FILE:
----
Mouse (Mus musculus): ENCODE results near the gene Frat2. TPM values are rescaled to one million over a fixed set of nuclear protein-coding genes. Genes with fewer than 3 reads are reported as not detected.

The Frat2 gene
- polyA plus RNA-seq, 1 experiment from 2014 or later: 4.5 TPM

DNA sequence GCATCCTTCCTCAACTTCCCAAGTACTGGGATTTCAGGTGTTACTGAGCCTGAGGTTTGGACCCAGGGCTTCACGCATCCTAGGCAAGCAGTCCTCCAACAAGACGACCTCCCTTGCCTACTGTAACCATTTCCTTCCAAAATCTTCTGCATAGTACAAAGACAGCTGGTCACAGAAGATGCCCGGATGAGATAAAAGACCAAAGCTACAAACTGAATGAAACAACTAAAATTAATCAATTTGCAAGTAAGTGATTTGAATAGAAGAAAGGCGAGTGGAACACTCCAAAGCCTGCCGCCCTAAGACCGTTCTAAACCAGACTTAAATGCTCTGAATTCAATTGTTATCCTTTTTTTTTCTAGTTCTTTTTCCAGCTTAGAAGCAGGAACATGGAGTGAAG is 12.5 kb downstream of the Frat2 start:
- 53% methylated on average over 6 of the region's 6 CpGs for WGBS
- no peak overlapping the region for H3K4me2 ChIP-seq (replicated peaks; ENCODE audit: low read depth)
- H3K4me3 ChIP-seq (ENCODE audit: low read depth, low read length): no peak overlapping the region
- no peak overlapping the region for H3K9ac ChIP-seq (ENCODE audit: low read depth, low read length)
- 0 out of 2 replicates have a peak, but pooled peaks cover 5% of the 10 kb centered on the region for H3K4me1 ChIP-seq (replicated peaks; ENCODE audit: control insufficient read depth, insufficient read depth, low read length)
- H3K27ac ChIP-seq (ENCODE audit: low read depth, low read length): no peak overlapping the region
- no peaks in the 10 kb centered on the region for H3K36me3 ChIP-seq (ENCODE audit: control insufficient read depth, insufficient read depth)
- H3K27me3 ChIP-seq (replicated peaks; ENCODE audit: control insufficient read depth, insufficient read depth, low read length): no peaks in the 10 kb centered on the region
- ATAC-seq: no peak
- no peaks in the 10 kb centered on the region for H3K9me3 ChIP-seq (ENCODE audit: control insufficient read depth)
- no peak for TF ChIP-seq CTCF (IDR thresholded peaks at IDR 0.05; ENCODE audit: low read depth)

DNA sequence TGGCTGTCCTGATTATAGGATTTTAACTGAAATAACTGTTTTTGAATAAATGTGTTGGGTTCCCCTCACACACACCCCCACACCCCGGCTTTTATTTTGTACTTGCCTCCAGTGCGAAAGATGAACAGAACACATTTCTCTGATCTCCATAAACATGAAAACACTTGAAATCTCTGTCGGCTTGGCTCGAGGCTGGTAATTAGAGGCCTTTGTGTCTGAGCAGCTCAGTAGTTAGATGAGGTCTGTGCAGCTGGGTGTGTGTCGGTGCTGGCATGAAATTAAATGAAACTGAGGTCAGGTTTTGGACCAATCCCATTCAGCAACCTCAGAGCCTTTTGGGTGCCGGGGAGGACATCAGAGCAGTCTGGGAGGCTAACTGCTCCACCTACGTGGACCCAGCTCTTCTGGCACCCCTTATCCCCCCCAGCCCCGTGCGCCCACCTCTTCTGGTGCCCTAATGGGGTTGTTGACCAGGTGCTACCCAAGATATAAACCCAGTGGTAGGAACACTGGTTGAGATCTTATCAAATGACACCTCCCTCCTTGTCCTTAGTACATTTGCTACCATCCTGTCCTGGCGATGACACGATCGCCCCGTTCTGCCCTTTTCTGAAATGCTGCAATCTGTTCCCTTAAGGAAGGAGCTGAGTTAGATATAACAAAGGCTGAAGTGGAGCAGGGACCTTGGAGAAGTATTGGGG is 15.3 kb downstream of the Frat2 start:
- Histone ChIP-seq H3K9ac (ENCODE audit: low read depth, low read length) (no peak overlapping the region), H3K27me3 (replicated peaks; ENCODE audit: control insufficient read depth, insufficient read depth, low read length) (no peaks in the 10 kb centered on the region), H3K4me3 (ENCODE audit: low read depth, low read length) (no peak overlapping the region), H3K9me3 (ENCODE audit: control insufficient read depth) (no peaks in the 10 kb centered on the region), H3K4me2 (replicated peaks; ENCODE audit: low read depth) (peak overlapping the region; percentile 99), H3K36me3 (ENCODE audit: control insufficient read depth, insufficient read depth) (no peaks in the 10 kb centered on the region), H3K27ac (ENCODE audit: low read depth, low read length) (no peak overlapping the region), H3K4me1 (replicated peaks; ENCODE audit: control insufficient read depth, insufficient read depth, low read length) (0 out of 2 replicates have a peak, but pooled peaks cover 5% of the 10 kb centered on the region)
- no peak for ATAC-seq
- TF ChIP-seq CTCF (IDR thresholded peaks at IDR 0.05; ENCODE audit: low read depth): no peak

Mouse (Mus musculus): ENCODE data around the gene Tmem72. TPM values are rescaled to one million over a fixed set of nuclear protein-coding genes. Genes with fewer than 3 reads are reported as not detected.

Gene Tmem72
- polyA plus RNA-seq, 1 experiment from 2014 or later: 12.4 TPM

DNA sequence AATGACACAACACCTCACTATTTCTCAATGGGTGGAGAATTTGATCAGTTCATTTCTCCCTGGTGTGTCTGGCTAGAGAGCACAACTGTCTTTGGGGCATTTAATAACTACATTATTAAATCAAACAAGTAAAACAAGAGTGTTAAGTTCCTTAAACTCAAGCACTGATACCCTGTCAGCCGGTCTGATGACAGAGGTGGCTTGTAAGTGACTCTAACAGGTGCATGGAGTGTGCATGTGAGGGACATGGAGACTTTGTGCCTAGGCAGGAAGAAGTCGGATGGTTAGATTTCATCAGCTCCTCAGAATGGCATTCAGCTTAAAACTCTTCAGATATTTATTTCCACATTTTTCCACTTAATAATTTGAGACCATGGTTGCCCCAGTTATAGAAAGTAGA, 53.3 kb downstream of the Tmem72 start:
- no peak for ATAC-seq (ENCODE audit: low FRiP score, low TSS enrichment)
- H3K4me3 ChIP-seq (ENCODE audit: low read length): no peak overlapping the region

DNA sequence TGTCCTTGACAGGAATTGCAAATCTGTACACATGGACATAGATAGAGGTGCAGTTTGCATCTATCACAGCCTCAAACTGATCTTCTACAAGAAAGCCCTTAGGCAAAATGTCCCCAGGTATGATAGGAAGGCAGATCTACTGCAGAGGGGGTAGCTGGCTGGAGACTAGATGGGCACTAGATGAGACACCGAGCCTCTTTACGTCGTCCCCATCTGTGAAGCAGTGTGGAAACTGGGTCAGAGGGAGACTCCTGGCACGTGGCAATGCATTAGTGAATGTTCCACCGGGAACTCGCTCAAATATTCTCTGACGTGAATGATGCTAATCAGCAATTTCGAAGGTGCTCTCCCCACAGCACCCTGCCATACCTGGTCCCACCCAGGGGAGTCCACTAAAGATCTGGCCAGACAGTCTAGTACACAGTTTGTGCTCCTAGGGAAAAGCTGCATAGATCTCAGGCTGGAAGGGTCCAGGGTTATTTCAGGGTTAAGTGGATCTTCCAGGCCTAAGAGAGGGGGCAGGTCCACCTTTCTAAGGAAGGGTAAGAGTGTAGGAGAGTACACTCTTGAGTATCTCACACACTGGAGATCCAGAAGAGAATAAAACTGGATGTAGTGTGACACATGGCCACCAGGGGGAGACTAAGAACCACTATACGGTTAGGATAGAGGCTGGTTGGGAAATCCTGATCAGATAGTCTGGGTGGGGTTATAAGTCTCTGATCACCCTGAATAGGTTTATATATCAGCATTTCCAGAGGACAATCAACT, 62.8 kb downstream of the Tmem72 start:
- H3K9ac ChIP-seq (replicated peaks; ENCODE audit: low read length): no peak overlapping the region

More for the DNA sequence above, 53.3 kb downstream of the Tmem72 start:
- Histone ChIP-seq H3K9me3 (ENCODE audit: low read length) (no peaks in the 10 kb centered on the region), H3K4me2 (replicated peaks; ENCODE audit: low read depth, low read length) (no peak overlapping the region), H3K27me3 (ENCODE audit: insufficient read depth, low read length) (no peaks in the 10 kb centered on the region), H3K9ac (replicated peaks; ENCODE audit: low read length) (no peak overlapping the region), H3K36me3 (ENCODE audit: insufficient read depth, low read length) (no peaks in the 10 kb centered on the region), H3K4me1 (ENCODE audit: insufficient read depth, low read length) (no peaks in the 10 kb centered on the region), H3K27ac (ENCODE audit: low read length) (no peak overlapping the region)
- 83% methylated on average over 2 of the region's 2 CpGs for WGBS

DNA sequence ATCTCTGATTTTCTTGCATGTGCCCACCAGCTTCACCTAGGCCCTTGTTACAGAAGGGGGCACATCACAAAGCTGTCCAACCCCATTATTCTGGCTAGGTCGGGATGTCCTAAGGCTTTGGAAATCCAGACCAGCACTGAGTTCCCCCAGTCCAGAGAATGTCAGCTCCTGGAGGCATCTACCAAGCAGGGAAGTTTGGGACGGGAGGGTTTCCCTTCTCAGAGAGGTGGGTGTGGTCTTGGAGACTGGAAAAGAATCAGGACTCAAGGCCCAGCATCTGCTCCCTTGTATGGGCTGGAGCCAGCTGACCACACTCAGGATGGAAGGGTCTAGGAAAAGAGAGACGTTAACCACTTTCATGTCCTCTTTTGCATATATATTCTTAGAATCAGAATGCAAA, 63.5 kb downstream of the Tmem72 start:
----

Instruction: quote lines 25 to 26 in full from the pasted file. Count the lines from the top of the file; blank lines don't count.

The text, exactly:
- H3K4me3 ChIP-seq (ENCODE audit: low read length): no peak overlapping the region

DNA sequence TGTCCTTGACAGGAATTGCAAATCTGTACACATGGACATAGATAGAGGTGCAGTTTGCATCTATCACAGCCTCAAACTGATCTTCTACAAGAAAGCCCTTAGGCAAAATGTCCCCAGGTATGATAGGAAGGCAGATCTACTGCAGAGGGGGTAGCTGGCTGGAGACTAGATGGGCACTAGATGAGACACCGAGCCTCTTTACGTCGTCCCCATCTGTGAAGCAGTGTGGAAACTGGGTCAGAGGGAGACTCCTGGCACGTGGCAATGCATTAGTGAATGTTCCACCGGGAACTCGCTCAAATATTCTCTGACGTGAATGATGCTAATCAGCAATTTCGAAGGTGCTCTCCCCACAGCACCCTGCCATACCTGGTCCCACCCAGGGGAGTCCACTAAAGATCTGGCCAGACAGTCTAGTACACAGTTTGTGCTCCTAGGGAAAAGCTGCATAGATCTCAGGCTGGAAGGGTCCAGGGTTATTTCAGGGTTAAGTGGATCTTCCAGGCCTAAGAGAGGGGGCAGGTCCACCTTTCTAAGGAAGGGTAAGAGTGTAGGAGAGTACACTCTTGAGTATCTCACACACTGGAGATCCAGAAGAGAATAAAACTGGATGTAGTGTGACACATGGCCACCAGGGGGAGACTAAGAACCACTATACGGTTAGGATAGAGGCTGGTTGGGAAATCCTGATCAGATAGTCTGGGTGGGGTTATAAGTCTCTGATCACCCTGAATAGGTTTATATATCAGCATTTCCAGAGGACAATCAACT, 62.8 kb downstream of the Tmem72 start: